Update: Bald Eagle That Survived Crashing Through Windshield Is Stable, Purdue Donates $2,000 For Care

Submitted

Perdue Farms has donated $2,000 to help care for the eagle that survived crashing through the windshield of a Perdue rig on Friday, Feb. 12 on a Maryland highway in Worcester County.

An injured adult female bald eagle is receiving professional care at Tri-State Bird Rescue & Research Inc. in Newark, Delaware thanks to the support of Perdue Farms and one of its caring truck drivers.

“We’re delighted that Perdue Farms has offered to help us provide care for this eagle that collided with one of the company’s tractor trailers,” said Lisa Smith, executive director of Tri-State Bird Rescue and Research. “She is in stable condition and eating on her own after suffering some internal injuries, and we are doing everything we can to keep her as stress-free and comfortable as possible to heal.”

“At Perdue, as a fourth-generation, family-owned American company, we are proud to support what we hope is this eagle’s return to the wild,” said Rich Hernandez, vice president of transportation and warehousing for Perdue Farms. “We are equally proud of our driver for his compassionate care of the bird, a national symbol of our country’s strength and freedom, until she could be relocated to the rehabilitation center.”

Perdue driver Wayne Hamilton encountered the eagle while en route to one of the company’s plants in Virginia. He suspects the eagle swooped down in pursuit of its prey before crashing through the driver’s side of his truck’s windshield, landing at his feet. Hamilton covered the bird with his jacket in an attempt to keep it calm while waiting for authorities to arrive to transport the bird to Tri-State Bird Rescue & Research.

Submitted

“I’ve been driving trucks since 1979 and never experienced anything like this before. It really shook me up,” said Hamilton, a Perdue driver since 1983. “I’m so thankful the bird survived, and that Perdue is helping with her recovery. The bald eagle is such an important symbol for our country. Hopefully, she can be fully rehabilitated and released back into her natural habitat.”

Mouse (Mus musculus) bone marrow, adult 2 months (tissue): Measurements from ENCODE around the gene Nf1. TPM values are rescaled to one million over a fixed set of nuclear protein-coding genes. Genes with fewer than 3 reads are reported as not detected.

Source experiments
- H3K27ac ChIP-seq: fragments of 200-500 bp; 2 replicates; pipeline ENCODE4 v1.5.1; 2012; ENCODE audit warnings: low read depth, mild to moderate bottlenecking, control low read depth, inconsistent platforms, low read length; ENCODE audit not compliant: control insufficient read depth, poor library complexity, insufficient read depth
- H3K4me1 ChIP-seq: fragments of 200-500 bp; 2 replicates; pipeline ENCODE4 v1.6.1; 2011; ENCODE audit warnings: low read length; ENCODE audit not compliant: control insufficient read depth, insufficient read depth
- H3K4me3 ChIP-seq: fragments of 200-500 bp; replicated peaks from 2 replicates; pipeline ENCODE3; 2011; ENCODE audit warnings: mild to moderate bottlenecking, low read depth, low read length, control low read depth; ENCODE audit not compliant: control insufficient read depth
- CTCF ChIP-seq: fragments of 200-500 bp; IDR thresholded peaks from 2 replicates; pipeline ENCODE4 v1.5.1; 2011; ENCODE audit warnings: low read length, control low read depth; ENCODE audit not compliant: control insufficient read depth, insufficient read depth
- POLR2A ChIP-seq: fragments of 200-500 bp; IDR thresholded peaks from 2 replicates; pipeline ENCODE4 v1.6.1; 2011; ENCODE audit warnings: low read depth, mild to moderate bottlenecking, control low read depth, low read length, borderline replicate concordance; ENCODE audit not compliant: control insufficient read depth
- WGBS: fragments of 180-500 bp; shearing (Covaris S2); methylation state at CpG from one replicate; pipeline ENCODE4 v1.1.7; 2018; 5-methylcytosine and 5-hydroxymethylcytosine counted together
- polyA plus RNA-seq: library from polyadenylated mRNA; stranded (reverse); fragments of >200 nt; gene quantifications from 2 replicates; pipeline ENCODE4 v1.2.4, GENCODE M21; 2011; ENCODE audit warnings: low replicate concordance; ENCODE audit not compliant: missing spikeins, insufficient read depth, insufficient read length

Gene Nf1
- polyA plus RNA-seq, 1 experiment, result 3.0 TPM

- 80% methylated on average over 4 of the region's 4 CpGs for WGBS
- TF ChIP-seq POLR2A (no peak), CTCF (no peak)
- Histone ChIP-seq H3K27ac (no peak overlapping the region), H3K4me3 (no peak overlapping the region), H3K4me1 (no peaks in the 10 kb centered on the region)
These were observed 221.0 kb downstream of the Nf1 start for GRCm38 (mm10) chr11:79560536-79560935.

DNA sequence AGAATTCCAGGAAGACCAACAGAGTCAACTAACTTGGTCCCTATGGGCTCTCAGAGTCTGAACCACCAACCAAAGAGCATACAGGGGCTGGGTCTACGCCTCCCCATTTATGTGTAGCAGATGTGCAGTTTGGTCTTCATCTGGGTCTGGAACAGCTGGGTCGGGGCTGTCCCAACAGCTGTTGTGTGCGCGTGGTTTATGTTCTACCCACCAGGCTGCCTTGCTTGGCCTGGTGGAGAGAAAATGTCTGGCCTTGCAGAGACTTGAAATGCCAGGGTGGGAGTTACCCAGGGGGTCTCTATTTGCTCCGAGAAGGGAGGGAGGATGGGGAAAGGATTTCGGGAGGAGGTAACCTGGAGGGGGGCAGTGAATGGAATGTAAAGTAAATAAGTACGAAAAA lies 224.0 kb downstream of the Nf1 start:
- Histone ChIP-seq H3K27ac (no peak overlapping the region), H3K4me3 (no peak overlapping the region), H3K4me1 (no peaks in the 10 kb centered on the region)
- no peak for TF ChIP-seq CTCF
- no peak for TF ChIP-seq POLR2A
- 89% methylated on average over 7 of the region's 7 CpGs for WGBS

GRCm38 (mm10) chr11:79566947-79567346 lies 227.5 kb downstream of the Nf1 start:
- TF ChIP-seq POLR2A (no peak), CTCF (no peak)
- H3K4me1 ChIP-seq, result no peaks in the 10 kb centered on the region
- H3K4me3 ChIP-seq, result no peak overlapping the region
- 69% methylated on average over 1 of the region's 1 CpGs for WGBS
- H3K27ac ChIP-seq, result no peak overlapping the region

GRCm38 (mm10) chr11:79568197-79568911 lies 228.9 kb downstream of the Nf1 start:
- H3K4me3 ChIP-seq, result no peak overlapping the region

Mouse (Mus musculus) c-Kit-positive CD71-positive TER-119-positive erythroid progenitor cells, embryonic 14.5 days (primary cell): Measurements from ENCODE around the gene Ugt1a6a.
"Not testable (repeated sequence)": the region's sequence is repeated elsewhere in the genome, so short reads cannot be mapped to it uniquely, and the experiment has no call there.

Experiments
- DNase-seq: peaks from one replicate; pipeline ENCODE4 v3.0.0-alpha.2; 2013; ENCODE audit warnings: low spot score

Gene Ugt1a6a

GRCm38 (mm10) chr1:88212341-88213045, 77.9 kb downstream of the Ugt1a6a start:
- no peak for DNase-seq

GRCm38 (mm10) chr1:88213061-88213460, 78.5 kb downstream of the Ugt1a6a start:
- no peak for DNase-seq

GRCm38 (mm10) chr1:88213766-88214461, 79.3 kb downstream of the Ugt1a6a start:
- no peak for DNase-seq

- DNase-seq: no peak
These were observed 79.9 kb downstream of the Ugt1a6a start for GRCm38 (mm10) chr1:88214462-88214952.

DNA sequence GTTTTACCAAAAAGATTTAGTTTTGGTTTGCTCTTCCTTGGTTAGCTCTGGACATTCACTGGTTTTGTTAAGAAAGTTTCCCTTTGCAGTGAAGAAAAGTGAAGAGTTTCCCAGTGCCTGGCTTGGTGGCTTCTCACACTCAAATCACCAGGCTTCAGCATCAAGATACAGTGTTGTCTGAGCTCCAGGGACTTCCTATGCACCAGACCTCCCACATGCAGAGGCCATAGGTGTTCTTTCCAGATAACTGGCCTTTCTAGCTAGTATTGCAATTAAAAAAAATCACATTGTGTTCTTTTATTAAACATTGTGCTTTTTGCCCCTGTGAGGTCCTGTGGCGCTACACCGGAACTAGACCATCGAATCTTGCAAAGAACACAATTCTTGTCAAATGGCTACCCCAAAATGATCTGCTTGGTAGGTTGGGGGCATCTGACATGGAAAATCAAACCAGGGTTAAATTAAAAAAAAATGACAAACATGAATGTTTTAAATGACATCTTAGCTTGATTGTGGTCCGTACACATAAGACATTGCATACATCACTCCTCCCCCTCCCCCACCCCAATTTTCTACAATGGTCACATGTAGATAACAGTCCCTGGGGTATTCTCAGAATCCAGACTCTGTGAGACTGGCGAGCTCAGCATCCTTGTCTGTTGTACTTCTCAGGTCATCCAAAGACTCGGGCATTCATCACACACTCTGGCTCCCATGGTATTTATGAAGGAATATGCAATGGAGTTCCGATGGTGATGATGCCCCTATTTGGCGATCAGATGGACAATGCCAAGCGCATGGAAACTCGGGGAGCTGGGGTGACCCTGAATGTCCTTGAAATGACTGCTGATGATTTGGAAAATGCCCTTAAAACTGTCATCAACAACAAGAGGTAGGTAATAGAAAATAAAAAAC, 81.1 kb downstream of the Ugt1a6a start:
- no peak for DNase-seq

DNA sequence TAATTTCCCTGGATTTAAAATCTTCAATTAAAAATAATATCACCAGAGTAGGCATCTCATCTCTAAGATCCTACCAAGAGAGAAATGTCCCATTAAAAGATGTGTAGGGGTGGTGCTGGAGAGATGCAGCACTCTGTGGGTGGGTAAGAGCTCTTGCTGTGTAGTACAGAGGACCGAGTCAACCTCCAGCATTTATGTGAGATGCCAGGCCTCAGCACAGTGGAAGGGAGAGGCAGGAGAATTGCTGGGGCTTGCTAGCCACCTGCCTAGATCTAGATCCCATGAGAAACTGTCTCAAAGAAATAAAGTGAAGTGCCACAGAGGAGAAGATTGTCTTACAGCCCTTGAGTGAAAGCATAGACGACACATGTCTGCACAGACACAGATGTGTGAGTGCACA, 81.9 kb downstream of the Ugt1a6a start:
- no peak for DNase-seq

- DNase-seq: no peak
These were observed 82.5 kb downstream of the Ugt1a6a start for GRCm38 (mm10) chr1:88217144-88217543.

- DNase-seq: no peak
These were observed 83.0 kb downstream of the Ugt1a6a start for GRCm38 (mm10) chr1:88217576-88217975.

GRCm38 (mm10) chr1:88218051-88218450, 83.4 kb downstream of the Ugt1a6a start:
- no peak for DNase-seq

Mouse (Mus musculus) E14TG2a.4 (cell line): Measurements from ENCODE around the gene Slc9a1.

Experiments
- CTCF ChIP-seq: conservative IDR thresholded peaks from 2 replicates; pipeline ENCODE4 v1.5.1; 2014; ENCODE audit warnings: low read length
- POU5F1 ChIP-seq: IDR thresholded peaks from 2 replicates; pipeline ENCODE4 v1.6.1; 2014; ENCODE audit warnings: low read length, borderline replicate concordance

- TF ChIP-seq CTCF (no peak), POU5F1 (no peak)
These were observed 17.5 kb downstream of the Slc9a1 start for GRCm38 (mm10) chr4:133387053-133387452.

Smith said vehicle injuries accounted for 18.5 percent of all injured bald eagle cases at Tri-State Bird Rescue & Research in 2020. She said they treated 81 bald eagles last year and this is the 14th eagle admitted to Tri-State this year. Once critically endangered, the bald eagle has made a comeback and was taken off the federally endangered species list in 2007.

“We’ve received numerous inquiries on the condition of the bald eagle. It’s always amazing to see how many people are concerned about our native wildlife,” said Smith. To donate for the care of this bald eagle or other patients at Tri-State Bird Rescue & Research, visit tristatebird.givingfuel.com/support.

 

Original Story

Just before 5:00, Friday afternoon rescue crews in Worcester County Maryland were dispatched to the 7200 block of Worcester Highway for reports of a traumatic injury.

While en route crews learned that Maryland State Police were on scene of an accident. Troopers reported that a Bald Eagle had flown through the windshield of a vehicle and struck the driver in the neck.

First State Update has learned that the driver of the truck suffered minor injuries to his chest and was treated and released from the hospital

This morning we learned that the bald eagle was transported by staff from Assateague State Park to a volunteer with Tri-State Bird Rescue and Research in Newark, Delaware. He was delivered to Tri-State this morning and is currently receiving treatment there, according to our source.

We will update this story when additional information becomes available.

About Staff Writer

First State Update's Delaware editorial team covers New Castle County, Kent County and Sussex County breaking news, political news, and general news stories. We bring the reader the latest news from the Wilmington, Newark, Dover, Rehoboth Beach and all point in between. If you have news to share, email us at desk@firststateupdate.com.

View all posts by Staff Writer →